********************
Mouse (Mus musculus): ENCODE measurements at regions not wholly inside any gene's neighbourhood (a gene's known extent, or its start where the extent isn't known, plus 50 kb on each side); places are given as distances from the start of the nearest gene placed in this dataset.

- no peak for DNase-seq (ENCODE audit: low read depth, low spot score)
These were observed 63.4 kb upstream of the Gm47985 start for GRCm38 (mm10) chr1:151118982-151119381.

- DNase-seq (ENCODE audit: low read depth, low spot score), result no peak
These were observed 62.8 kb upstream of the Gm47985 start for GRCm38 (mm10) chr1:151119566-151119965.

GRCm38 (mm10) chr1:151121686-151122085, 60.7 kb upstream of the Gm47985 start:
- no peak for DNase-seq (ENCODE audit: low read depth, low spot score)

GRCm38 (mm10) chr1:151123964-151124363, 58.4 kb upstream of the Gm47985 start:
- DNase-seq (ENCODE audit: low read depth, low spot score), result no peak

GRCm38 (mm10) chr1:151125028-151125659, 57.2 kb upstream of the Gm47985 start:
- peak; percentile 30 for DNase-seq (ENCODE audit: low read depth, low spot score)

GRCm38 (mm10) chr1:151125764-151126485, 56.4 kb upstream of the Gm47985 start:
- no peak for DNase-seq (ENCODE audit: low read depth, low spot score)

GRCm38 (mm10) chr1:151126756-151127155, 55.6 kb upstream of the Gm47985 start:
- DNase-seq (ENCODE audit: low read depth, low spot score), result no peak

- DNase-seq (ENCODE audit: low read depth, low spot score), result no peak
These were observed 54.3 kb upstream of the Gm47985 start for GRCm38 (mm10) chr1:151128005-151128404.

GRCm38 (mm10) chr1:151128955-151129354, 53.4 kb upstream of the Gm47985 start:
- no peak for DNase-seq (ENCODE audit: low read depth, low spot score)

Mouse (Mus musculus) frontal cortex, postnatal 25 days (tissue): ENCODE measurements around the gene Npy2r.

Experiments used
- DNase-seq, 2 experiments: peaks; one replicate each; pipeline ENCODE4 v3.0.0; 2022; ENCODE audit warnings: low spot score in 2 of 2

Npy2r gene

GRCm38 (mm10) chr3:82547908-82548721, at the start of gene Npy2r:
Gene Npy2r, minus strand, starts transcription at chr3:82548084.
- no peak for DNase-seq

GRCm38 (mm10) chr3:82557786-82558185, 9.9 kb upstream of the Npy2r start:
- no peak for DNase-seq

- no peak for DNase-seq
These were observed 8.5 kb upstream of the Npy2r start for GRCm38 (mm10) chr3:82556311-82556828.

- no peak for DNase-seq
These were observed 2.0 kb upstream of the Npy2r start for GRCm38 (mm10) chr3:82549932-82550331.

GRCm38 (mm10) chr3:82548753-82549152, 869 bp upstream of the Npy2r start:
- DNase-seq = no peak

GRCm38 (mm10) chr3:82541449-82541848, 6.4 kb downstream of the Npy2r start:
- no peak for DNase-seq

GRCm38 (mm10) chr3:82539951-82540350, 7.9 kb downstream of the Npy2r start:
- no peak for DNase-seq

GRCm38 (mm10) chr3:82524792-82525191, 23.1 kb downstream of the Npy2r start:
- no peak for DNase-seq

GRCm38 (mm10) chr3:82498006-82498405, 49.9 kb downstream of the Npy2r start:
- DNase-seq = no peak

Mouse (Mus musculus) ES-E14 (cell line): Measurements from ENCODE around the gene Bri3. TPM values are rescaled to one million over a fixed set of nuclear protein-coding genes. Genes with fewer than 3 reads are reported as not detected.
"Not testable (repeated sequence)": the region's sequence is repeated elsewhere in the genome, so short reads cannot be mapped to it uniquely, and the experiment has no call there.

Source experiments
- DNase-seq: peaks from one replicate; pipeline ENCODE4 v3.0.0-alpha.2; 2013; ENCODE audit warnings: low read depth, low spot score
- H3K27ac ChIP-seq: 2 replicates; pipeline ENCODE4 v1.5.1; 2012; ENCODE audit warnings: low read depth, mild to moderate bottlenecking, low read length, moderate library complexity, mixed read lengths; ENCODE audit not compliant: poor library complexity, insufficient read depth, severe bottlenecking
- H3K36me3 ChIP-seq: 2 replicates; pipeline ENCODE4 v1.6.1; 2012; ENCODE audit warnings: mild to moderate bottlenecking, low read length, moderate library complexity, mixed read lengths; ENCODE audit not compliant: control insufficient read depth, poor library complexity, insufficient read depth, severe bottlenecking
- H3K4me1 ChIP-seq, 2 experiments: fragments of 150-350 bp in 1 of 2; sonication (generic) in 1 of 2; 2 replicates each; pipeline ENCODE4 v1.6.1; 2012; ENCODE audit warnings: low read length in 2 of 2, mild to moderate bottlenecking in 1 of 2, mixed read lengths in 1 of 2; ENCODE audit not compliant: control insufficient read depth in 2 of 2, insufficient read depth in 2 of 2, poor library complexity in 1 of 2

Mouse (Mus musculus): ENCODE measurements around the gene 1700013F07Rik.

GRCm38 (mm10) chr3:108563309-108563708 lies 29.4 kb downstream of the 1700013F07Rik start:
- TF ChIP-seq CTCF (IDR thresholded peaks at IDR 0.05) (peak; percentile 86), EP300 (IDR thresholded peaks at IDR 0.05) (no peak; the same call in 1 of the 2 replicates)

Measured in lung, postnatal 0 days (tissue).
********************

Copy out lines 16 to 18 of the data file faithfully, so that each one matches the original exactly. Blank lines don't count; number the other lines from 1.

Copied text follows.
- DNase-seq (ENCODE audit: low read depth, low spot score), result no peak
These were observed 54.3 kb upstream of the Gm47985 start for GRCm38 (mm10) chr1:151128005-151128404.

GRCm38 (mm10) chr1:151128955-151129354, 53.4 kb upstream of the Gm47985 start: